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Adaptive substitutions underlying cardiac glycoside insensitivity in insects exhibit epistasis in vivo

By Andrew M. Taverner, Lu Yang, Zackery J Barile, Becky Lin, Julie Peng, Ana Pinharanda, Arya Rao, Bartholomew P. Roland, Aaron D Talsma, Daniel Wei, Georg Petschenka, Michael J. Palladino, Peter Andolfatto

Posted 28 Apr 2019
bioRxiv DOI: 10.1101/621185 (published DOI: 10.7554/eLife.48224)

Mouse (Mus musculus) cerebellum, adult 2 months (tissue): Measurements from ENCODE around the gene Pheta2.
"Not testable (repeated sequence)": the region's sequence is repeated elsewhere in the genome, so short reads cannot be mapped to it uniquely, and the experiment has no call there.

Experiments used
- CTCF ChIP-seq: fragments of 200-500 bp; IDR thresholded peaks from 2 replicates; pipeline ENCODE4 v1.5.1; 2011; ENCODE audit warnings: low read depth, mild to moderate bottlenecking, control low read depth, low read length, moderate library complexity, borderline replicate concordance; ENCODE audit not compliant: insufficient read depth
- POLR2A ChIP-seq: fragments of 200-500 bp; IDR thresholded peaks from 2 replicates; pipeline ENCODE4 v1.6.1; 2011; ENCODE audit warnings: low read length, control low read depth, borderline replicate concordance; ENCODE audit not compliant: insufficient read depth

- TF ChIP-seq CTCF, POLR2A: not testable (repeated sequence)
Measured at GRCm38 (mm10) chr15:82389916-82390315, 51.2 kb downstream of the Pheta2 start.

Predicting how species will respond to selection pressures requires understanding the factors that constrain their evolution. We use genome engineering of Drosophila to investigate constraints on the repeated evolution of unrelated herbivorous insects to toxic cardiac glycosides, which primarily occurs via a small subset of possible functionally-relevant substitutions to Na+,K+-ATPase. Surprisingly, we find that frequently observed adaptive substitutions at two sites, 111 and 122, are lethal when homozygous and adult heterozygotes exhibit dominant neural dysfunction. We identify a phylogenetically correlated substitution, A119S, that partially ameliorates the deleterious effects of substitutions at 111 and 122. Despite contributing little to cardiac glycoside-insensitivity in vitro , A119S, like substitutions at 111 and 122, substantially increases adult survivorship upon cardiac glycoside exposure. Our results demonstrate the importance of epistasis in constraining adaptive paths. Moreover, by revealing distinct effects of substitutions in vitro and in vivo , our results underscore the importance of evaluating the fitness of adaptive substitutions and their interactions in whole organisms.

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